what'll you have?

Once you find something that suits you, that perfectly satisfies your taste, you tend to stick with it and it becomes your go-to... your usual. After lots of taste tests, on all kinds of food, we found ourselves continually coming back to this spice, and it earned the nick name "The Usual", which ended up sticking. It really does go perfect with damn near anything.

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Here's the Rub

Fire Smoke Society Spices

We don’t care if you cook in a $10,000 pellet powered monstrosity with a ten-speed transmission and wi-fi or a wooden stick over a campfire, this stuff will make your food taste good.

rub it on

the hot line is ringing

Coming Soon! A few drops of this blistering blend kicks up wings, tacos, dry-rubbed ribs, all things eggs and breakfast cocktails (that’s you, Bloody Mary!).

Get spicy with it

slather it up with sauce

Inspired by our insatiable thirst for craft brews, our robust and distinctive sauces rely on three of the best—Stout, IPA, and Pilsner—to create a finger-licking finish for ribs, a mustardy wet rub for slow-smoked pork, and citrusy glaze for chicken wings and more.

get saucy

Fire & Smoke Society Recipes

Paula: Black beans, gooey cheese, barbecue sauce...this spicy, satisfying one-skillet meal pushes all the right buttons. Lightly adapted from my friend Ali Slagle’s Cheesy, Spicy Black Bean Bake this recipe is easy to assemble (from pantry ingredients), and a crowd pleaser for game day or binge watching your favorite Netflix series (“Parks and Rec,” anyone?).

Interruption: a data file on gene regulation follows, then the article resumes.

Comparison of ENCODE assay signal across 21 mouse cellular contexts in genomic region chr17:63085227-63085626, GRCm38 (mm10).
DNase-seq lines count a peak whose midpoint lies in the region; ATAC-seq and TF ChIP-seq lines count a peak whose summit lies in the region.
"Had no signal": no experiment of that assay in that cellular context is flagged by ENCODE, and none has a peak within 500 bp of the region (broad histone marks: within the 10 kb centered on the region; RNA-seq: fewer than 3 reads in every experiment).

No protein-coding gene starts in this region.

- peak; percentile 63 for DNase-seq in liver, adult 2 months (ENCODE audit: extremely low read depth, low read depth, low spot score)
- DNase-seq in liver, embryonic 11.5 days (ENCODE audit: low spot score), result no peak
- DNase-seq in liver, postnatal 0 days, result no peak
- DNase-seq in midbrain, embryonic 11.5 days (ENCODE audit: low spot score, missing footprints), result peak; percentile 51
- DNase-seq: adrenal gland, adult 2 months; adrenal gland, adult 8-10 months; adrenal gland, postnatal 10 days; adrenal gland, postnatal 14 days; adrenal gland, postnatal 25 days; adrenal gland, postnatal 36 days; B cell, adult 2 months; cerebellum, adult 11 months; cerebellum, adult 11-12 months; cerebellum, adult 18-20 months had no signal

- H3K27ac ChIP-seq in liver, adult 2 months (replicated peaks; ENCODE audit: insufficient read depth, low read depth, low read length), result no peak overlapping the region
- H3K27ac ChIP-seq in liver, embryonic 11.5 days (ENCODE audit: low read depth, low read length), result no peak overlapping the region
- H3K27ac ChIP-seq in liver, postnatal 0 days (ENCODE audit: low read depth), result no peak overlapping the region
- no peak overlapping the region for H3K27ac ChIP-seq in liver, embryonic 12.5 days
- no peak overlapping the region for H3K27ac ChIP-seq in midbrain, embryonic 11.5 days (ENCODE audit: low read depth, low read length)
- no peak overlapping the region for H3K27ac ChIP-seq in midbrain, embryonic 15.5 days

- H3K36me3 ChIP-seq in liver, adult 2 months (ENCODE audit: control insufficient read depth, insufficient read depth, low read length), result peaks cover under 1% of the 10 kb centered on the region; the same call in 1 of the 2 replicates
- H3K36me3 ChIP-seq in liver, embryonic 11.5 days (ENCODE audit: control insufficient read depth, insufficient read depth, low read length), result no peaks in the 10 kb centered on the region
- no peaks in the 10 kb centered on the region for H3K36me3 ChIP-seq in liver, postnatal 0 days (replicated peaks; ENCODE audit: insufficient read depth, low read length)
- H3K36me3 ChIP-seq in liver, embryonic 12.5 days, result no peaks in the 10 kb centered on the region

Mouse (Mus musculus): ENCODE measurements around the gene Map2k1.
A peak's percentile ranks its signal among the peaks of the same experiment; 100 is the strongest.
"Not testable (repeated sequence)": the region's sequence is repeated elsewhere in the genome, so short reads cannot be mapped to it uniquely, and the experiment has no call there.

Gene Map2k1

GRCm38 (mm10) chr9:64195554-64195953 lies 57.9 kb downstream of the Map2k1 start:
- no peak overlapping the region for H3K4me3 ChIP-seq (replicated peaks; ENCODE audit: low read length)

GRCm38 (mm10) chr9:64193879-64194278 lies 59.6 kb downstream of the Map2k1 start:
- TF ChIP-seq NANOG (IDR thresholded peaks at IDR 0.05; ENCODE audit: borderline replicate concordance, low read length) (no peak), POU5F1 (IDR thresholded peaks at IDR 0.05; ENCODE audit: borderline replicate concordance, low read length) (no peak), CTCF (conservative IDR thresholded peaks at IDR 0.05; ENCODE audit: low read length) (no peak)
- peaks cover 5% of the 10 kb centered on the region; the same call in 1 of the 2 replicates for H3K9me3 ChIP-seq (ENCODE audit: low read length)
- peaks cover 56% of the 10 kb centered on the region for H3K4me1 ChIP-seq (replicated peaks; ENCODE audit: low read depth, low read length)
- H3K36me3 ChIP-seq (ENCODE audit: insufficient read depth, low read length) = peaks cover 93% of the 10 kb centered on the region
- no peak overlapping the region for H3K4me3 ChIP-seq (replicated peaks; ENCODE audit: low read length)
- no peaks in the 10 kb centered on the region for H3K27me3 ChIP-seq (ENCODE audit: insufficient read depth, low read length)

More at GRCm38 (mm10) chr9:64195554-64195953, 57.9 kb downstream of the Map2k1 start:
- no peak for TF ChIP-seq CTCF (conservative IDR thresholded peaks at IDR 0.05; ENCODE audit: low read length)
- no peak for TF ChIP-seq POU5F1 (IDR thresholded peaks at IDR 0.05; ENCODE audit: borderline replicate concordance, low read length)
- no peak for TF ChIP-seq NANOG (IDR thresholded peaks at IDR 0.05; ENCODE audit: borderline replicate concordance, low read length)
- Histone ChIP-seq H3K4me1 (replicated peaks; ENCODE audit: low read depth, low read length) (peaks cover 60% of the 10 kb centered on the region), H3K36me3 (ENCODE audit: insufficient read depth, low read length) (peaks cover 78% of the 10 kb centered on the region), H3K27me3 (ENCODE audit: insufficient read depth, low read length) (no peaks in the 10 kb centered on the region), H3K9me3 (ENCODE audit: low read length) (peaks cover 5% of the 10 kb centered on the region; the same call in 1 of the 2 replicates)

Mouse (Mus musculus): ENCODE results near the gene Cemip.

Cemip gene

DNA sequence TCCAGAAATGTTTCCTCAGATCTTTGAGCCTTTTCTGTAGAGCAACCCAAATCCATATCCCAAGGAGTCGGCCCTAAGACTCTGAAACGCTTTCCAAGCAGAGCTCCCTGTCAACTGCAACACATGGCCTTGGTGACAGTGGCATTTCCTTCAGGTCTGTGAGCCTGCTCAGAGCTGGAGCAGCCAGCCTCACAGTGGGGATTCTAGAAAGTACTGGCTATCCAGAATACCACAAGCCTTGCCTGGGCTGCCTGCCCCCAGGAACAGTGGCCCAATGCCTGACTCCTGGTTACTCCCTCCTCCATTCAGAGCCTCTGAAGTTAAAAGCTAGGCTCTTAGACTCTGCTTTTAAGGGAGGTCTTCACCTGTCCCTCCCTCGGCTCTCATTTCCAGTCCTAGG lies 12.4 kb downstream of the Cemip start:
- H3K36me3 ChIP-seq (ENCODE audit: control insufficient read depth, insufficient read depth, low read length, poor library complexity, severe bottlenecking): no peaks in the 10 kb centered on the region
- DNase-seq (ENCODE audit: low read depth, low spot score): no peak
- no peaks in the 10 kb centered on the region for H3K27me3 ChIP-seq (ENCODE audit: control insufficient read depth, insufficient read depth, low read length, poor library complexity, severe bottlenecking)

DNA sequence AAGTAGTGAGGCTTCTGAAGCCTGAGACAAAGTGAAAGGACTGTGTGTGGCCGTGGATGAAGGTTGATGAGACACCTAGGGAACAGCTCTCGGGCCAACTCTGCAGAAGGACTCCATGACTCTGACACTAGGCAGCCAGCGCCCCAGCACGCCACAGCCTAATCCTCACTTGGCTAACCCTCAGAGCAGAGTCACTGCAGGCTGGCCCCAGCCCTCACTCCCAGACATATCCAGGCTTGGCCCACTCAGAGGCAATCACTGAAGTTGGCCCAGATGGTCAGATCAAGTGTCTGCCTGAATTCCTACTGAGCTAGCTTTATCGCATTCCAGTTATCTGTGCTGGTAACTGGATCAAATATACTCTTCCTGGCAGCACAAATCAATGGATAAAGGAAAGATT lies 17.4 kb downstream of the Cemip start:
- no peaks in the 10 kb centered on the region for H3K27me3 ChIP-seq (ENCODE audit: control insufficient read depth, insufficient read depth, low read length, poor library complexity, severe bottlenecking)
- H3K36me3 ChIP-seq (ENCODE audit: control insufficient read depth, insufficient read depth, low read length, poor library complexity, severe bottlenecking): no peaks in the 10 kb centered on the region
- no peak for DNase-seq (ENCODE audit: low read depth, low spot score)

For the best flavor, be sure to fry the garlic until it's deeply golden and saute the tomato paste and spices until they’re very fragrant. A splash of Tupelo Two-Step, our hot honey barbecue sauce, pulls all the flavors together. Sure, you could bake the skillet in the oven, but the final results will be tastier if you allow the mixture to meld on the grill, over indirect heat, absorbing the flavor of a charcoal fire.

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Paula: In most recipes, grilled meats are brushed with sauce towards the end of the cooking process so the sweetners (sugar, honey, molasses, etc.) don’t scorch and blacken over the fire. This time-honored method is solid, but what if you want your chicken to sing with more sauce? Marinating chicken thighs (or drumsticks) in sauce infuses the meat with a deeper hot-sweet flavor and results in a richer, more tender texture. To avoid the scorched skin scenario, cook the chicken over indirect heat.

Bonus: the meat needs less babysitting (“can I get anyone another beer?”), because it’s cooking at more moderate heat. If the skin needs additional crisping, give the thighs a quick spin over direct heat the last few minutes of cooking, flipping as needed to prevent the skin from becoming overly black.

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